… to the web pages of the German Speaking Inverse Problems Society. The aim of this society is the promotion of scientific research on inverse problems and the representation of this field on a national and international level. For this purpose, the society awards a prize for the best PhD thesis on inverse problems in German speaking countries every two years and organizes regular international workshops in the tradition of the Chemnitz symposium on Inverse Problems.

The Gesellschaft für Inverse Probleme e.V. was founded on September 30, 2019 and officially registered on January 9, 2020.

Since September 2022 the GIP has been recognized as an activity group within Deutsche Mathematiker-Vereinigung (DMV).

Moreover, GIP cooperates with the Inverse Problems International Association e.V.

Under the link you find the GIP poster for downlaod.

**What are inverse problems?**

Inverse problems usually consist in finding causes for observed effects. Examples are imaging methods in medicine, engineering, and the natural sciences such as computerized tomography, magnetic resonance imaging, electron microscopy, seismic imaging or optical nanoscopy (e.g. STED or SMS), among others. In many cases the determination of effects from given causes, the so-called forward problem, can be modelled by differential equations. This leads to inverse problems where some part of a differential equation such as a coefficient function, an initial or boundary condition or the shape of a domain has to be determined from observations of part of the solution to the differential equation.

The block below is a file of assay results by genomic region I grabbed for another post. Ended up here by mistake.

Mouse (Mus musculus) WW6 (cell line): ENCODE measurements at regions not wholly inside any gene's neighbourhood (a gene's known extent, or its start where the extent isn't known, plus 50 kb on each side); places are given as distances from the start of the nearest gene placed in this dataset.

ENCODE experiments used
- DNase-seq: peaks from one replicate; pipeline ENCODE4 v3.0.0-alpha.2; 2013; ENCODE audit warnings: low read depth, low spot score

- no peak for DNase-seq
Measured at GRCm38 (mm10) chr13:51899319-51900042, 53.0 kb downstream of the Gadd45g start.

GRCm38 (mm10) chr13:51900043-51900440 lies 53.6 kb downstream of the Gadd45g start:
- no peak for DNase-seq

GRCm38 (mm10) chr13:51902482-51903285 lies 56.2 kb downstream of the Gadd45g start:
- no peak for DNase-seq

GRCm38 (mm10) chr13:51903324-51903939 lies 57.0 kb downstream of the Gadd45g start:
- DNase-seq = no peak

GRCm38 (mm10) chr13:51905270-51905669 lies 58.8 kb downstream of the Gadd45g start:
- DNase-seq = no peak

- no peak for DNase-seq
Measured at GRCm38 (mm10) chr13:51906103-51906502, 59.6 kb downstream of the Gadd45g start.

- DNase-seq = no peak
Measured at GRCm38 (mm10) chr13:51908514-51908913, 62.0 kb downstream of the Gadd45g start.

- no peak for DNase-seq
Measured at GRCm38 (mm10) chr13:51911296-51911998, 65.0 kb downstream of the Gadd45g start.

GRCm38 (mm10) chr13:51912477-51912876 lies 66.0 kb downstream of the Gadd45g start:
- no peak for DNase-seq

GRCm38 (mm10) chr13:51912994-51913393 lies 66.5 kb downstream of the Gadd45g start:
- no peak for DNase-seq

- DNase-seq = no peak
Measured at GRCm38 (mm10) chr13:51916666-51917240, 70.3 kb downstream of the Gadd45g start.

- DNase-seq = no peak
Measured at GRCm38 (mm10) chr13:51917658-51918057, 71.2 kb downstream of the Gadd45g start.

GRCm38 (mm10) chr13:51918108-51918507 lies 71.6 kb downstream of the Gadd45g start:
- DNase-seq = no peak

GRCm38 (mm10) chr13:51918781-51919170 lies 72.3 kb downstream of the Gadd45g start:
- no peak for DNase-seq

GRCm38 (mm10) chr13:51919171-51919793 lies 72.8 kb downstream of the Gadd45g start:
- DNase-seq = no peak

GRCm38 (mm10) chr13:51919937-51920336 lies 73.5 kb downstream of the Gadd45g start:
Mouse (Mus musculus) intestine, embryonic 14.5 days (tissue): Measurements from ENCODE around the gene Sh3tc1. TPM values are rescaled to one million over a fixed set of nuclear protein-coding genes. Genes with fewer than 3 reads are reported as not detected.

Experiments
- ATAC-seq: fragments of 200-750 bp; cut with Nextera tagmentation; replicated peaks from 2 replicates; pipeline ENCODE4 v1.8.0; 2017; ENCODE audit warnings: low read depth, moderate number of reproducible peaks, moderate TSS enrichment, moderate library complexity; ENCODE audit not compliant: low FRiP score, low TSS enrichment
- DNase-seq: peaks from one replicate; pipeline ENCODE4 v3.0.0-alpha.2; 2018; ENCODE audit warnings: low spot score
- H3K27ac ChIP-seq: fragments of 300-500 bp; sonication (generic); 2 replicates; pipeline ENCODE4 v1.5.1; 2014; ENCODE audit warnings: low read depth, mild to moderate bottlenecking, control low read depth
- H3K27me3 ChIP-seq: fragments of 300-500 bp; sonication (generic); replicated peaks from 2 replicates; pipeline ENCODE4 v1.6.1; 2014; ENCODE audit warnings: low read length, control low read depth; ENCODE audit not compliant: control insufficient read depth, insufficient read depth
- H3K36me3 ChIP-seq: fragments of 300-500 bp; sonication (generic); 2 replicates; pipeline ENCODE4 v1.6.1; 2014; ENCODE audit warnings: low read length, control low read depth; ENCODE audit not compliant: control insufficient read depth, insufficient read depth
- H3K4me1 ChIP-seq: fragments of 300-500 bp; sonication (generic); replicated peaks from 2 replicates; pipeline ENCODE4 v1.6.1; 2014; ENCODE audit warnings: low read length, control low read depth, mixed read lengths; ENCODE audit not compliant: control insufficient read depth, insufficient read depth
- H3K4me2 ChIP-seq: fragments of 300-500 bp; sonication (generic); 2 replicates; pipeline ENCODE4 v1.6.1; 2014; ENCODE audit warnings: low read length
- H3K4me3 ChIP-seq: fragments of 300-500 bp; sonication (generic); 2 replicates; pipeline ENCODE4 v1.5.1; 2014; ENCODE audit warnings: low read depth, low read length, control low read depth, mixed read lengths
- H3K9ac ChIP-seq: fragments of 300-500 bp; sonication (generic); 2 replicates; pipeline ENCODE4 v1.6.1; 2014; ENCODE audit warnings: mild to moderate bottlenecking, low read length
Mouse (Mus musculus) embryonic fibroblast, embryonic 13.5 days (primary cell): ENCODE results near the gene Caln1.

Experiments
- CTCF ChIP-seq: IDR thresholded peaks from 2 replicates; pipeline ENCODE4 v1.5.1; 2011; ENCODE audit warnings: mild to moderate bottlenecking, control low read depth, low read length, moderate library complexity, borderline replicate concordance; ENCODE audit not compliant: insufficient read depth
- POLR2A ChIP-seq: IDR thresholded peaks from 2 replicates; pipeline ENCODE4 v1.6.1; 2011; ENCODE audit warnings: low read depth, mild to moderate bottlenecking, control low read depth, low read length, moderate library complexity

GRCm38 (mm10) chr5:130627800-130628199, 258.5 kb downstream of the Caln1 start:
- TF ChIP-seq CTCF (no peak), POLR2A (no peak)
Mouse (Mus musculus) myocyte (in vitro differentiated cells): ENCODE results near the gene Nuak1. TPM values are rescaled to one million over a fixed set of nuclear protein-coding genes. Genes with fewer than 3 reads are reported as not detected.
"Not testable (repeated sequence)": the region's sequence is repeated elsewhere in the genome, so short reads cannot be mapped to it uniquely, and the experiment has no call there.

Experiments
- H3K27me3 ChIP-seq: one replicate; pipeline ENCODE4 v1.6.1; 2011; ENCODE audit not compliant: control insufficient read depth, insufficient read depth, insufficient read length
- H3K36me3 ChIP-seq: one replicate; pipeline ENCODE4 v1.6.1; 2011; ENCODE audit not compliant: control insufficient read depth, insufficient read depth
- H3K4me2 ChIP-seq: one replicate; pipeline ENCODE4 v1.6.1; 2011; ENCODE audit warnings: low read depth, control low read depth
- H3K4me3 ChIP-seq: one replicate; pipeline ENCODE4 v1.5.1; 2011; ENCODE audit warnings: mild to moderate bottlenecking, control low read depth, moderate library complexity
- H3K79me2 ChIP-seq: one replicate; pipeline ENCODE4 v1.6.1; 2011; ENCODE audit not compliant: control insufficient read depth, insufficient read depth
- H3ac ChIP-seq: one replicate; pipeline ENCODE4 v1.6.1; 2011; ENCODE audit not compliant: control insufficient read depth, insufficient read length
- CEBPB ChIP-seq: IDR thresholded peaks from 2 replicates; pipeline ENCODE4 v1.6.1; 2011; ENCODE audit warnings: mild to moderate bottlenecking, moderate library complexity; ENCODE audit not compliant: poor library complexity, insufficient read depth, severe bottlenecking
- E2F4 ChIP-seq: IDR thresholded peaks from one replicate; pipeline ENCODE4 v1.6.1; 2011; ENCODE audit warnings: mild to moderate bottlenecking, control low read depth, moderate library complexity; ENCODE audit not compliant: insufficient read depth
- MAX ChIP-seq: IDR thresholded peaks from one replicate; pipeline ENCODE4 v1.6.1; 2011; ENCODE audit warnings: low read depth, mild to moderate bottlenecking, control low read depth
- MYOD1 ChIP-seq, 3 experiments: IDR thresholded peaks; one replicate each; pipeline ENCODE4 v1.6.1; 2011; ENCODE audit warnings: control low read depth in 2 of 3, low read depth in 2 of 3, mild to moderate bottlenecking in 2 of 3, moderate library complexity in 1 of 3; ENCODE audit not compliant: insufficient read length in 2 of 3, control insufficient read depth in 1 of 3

On 19 July 2024 our member **Prof. Dr. Dr. h.c. mult. Alfred K. Louis** unexpectedly passed away. He was one of the most renowned researchers in the field of inverse problems. Please find here an obituary.

The link leads to a statement of the German mathematical societies addressing the subject **“Why is mathematics for Artificial Intelligence indispensable?”**, emphasizing that AI ties also significantly in the field of mathematics and not only in computer science.